Using Geospatial Data to Build Sustainable Cities
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Using Geospatial Data to Build Sustainable Cities

Addressing rapid urbanization in a sustainable way is being helped by new and faster mapping techniques. The affordability of these maps is increasing, giving better access to valuable insights for those nations facing the pressing need to plan sustainable housing, water and sanitation.

Implementing a sustainable infrastructure of roads, waste, waterand power is not possible without reliable geospatial data. It provides a single source of accurate, environmental information to allow fast decision-making by governments and policymakers.

To help demonstrate the significance of geospatial data, Ordnance Survey (OS) has published a set of seven sustainability innovation trends outlining ways in which the wider geospatial industry is working to combat climate change.

The World Bank estimates that 54% of Sub-Saharan African urban-dwellers are living in informal settlements. These informal sites lack the infrastructure required to support sustainable, liveable and productive urban environments.

Digital base maps for evidence-based environmental solutions

In response to the challenges associated with rapid urban growth, OS, in partnership with the International Growth Centre (IGC) and the Commonwealth Association of Architects (CAA), has piloted the creation of an automated digital base map of Lusaka, Zambia.

Using aerial imagery provided by the Zambia Survey Department in the Ministry of Lands and Natural Resources, OS utilized its advanced automated process to generate a new base map, using artificial intelligence, across 420km2 of Lusaka. These accurate digital base maps create a vitally important resource for policymakers and planners in the development of evidence-based environmental solutions.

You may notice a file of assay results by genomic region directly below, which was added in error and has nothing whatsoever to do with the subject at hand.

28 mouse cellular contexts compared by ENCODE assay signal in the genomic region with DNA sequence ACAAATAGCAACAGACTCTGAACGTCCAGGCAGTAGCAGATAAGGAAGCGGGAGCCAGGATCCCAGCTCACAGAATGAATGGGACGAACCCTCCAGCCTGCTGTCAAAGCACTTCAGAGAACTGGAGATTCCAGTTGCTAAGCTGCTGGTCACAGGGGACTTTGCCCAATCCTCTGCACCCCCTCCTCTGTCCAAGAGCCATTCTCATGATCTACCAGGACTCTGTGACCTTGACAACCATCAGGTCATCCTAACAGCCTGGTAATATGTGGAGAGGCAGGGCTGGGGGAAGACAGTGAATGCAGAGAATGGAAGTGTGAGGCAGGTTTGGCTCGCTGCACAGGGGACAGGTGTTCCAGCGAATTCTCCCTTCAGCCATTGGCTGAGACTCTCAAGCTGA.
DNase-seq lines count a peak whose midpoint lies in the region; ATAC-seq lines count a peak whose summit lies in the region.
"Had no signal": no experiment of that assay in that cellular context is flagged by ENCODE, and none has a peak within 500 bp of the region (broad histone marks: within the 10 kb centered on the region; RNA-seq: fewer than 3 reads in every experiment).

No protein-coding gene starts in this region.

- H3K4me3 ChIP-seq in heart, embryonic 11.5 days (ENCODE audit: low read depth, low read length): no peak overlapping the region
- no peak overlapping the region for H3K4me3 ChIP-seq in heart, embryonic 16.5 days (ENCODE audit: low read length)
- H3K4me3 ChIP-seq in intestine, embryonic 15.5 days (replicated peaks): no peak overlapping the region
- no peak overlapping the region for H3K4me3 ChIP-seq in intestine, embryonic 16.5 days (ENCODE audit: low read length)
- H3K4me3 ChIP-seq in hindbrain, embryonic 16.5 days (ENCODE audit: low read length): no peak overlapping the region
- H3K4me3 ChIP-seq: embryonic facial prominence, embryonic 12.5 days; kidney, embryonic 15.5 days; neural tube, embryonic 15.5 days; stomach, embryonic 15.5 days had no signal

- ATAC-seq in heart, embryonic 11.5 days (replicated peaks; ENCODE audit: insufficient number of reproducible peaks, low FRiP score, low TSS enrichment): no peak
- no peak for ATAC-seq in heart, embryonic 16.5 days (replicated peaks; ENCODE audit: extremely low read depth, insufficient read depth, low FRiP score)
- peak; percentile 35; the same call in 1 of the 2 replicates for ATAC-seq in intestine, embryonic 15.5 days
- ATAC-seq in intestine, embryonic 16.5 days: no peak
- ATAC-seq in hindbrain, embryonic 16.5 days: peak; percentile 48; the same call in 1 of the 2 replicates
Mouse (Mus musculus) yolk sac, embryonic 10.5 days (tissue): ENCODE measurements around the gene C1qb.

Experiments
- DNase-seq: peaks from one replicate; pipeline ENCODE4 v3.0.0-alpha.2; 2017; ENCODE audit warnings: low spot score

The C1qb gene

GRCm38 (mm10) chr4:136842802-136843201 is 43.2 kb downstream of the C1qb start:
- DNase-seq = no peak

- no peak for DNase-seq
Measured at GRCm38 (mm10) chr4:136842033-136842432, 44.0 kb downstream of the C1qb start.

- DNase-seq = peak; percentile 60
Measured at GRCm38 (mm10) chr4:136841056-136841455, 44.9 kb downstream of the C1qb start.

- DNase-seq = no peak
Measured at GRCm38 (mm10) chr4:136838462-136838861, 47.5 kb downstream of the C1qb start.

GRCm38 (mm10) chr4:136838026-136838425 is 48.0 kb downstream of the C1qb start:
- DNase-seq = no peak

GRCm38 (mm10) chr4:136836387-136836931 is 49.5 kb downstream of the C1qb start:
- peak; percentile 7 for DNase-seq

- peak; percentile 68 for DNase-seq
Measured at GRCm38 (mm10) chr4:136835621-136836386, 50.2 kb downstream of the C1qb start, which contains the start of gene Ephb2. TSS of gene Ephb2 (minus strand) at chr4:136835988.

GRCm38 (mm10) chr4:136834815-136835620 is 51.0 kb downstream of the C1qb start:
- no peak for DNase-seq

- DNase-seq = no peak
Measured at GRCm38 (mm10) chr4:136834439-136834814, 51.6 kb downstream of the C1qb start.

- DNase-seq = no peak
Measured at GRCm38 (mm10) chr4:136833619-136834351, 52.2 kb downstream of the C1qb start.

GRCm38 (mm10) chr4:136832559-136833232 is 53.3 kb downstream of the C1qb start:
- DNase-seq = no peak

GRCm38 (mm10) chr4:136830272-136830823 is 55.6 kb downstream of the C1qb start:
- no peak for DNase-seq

OS mapping data will help identify informal settlements, population and density, the number of built structures, the location of transport infrastructure surrounding formal and informal neighbourhoods, as well as access to electricity, sanitation facilities and clean water.

Call to action

The UN is urging countries to commit to enhancing inclusive and sustainable urbanization by 2030 as part of its Sustainable Development Goals (SDGs).

OS recently convened an important workshop with senior leaders in the global geospatial community and published a call to action to governments reiterating the strategic value of location data in the fight against climate change. The Cambridge Conference workshop brought together global mapping agencies to discuss where accurate and trusted geospatial data is already delivering a positive impact and how they will support their governments in achieving COP26’s four key goals.

To read the OS sustainability trends report, click here.

To read the national mapping and geospatial agencies government statement, click here.

Using aerial imagery provided by the Zambia Survey Department in the Ministry of Lands and Natural Resources, OS utilised its advanced automated process to generate a new base map, using artificial intelligence, across 420km2 of Lusaka. (Courtesy: Ordnance Survey)

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